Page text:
A Czechoslovakian, Industrial Laboratory Table from 1976.

NINETEEN SEVENTY SIX!!!

The stories it could tell.
The experiments it’s been involved in.
The people who worked on it.

Though I’m choosing to ignore the dangerous chemicals it has probably had poured on it or churned out. Not to mention the ones still be hidden somewhere in its taps and pipes.

If it was a book, it would be a mystery story where the last pages of each chapter have been ripped out, leaving you to imagine where things go.

And while paying a fuckload of cash for a piece of 45 year old ‘office furniture’ may seem like the most stupid idea ever, when you remember how many robot dog, rabbits and – worse of all – balls I’ve blown perfectly good money on throughout my life, this could be one of the smartest investments I would ever make.



Deliberately Ignorant …

Once upon a time, a creative friend of mine rang me up.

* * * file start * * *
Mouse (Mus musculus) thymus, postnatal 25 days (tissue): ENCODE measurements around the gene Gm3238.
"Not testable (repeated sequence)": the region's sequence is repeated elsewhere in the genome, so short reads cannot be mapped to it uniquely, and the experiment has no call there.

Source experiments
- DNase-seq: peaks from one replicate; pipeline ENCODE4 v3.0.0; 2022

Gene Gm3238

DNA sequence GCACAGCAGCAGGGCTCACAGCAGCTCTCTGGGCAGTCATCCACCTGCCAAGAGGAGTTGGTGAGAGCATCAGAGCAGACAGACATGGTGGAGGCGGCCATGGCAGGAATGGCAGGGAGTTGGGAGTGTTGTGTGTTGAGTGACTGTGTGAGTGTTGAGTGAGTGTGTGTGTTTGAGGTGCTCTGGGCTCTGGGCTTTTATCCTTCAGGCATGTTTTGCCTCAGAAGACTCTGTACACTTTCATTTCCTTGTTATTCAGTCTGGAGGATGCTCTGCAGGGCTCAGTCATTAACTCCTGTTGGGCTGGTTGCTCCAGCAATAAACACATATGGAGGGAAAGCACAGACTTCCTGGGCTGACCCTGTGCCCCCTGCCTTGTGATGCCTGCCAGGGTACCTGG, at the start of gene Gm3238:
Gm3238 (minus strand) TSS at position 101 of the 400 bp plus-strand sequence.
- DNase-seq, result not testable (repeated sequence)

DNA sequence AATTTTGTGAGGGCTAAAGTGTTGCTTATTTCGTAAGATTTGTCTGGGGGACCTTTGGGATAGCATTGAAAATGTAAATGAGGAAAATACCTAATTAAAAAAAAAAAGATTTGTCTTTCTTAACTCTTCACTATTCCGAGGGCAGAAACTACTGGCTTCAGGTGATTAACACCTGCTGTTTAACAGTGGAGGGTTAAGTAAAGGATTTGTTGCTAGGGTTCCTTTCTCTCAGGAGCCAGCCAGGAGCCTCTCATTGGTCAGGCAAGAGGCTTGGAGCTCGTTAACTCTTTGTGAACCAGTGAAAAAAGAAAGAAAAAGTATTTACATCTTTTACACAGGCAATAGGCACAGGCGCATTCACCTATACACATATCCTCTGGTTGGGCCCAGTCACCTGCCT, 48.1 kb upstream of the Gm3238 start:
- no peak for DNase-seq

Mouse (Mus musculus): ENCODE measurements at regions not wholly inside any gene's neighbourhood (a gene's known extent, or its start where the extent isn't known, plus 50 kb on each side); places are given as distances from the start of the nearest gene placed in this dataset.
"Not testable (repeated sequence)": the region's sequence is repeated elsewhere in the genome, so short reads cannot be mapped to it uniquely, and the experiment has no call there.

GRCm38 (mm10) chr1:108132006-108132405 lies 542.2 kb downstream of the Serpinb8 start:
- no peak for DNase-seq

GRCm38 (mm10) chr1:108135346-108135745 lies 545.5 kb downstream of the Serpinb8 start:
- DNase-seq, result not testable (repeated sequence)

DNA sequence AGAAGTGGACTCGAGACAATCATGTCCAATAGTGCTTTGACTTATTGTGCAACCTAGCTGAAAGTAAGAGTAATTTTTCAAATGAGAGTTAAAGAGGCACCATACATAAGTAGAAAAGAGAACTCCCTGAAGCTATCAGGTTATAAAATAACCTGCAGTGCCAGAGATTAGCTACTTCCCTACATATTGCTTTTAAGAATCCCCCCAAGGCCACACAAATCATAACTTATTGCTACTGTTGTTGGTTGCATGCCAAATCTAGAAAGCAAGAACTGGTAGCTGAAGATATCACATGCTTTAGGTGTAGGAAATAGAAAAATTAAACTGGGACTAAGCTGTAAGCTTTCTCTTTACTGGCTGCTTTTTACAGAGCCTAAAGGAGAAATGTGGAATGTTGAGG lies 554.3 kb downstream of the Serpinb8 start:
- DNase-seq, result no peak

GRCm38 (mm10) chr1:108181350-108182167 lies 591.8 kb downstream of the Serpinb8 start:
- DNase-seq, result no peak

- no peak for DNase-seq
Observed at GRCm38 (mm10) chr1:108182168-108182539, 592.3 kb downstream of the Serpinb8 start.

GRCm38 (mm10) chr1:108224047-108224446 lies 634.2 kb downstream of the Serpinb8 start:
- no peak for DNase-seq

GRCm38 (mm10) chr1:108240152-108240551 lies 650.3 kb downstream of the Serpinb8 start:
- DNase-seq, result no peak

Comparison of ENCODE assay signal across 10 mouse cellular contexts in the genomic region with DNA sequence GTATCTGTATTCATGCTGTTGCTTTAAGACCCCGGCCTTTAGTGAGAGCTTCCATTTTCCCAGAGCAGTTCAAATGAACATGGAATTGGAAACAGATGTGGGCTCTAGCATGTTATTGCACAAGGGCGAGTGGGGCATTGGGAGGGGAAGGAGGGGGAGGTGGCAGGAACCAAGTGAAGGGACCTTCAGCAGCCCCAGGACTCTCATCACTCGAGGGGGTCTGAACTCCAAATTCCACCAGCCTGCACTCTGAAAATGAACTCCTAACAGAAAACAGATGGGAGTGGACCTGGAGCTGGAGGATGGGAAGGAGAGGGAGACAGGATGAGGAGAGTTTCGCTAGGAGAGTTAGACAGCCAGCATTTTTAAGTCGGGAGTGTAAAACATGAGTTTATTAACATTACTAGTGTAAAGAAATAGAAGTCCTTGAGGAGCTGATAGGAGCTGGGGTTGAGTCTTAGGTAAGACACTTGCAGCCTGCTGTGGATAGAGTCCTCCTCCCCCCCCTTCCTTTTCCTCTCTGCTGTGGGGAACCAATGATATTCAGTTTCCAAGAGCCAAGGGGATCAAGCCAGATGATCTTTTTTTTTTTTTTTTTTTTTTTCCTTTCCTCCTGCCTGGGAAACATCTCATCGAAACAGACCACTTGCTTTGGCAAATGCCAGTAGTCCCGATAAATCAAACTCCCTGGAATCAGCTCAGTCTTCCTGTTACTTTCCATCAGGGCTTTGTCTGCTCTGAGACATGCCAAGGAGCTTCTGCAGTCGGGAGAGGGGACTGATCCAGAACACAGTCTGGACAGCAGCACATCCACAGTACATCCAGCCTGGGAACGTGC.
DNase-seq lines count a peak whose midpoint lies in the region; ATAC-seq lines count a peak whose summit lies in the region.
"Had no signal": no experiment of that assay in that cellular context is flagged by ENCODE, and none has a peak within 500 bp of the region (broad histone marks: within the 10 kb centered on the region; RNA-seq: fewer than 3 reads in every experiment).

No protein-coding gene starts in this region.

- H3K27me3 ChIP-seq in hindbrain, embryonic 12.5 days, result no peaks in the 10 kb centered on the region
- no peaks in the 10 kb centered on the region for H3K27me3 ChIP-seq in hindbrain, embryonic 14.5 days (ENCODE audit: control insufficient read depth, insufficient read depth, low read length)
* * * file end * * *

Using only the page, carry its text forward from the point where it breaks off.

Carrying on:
He had been offered a job in China and wanted to hear my perspective on being there.

During the conversation, he asked if the pollution was bad.

When I asked why he was asking, he said he was pretty susceptible to asthma and while on his visit to the agency there, he had felt a bit ill, despite the weather being good.

He had asked some of his prospective workmates if they felt the weather was ever bad for breathing and they all said no and he wanted to know my take on it.

I laughed.

Not just because it’s pretty well documented the air there is not great, especially for an asthmatic – despite the government being the biggest investor in green technology in the World – but because it reminded me of something my Dad had told me while watching the Tom Cruise movie, A Few Good Men.